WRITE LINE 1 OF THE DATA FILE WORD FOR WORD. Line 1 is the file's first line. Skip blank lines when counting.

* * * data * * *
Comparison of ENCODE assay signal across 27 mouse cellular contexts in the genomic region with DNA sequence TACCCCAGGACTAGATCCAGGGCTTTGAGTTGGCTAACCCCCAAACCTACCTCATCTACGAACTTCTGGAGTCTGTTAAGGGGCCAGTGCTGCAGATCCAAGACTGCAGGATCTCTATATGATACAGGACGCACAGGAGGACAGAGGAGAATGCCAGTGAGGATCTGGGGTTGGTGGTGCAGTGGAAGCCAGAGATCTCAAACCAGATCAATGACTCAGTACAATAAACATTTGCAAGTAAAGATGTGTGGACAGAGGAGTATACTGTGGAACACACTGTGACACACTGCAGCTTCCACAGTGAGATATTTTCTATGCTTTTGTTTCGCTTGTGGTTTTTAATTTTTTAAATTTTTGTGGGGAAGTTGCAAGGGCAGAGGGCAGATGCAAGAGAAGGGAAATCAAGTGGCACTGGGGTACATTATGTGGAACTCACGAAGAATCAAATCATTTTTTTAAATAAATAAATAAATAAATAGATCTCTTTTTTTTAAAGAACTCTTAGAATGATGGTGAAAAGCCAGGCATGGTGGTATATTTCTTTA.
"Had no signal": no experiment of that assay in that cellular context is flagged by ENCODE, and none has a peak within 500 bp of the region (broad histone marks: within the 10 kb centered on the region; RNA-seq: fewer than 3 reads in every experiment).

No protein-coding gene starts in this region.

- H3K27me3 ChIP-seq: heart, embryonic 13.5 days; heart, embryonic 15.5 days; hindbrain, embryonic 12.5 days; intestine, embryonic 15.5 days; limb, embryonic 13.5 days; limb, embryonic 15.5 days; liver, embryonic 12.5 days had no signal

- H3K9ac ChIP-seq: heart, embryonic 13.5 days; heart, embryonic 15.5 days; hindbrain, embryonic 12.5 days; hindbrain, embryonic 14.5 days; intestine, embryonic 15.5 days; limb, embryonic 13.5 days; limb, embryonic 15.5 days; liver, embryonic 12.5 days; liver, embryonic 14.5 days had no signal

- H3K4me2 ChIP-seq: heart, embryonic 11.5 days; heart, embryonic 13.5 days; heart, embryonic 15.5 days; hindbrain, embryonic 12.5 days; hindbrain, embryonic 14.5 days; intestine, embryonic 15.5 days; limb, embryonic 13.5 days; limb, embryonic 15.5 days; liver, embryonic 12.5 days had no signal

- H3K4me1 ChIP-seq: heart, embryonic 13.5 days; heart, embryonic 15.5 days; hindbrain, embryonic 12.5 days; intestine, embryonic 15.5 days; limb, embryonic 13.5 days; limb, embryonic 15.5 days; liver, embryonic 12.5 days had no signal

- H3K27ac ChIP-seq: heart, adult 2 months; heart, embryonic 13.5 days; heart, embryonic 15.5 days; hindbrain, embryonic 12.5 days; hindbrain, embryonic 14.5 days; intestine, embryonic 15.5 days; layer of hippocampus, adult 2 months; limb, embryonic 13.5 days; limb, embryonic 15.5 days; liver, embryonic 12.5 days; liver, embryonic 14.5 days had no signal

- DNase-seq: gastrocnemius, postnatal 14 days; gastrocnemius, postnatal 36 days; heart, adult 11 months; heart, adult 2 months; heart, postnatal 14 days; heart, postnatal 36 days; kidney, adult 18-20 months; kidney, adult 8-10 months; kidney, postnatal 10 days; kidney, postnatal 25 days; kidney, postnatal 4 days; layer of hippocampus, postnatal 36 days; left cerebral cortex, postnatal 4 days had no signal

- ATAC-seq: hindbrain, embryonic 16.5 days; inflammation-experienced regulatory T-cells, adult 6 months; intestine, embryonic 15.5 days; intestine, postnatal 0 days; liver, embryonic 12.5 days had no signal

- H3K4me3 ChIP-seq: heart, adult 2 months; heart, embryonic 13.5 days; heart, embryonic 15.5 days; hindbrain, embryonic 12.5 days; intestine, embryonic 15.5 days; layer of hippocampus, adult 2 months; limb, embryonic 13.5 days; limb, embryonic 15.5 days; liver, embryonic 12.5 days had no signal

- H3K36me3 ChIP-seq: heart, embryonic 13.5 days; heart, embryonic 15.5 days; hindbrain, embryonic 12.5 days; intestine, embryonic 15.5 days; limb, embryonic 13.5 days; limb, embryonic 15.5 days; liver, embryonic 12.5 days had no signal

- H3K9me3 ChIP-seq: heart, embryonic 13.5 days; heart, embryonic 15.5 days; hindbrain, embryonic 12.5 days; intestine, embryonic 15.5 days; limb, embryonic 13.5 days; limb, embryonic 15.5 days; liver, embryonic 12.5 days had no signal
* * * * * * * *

Comparison of ENCODE assay signal across 27 mouse cellular contexts in the genomic region with DNA sequence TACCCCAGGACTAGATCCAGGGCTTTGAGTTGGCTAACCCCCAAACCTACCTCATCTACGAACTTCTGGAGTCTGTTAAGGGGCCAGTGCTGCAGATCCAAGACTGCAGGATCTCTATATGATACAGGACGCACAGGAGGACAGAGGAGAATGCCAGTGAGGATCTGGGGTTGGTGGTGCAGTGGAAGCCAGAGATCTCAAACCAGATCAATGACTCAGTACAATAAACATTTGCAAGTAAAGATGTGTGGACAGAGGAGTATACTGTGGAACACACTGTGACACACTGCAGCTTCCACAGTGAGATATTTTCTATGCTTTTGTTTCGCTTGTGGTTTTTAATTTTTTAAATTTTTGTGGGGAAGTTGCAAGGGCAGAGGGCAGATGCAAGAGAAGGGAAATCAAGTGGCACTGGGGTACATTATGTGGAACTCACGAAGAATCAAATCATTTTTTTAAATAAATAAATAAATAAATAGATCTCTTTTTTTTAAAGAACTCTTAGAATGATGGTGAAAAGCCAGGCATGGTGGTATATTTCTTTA.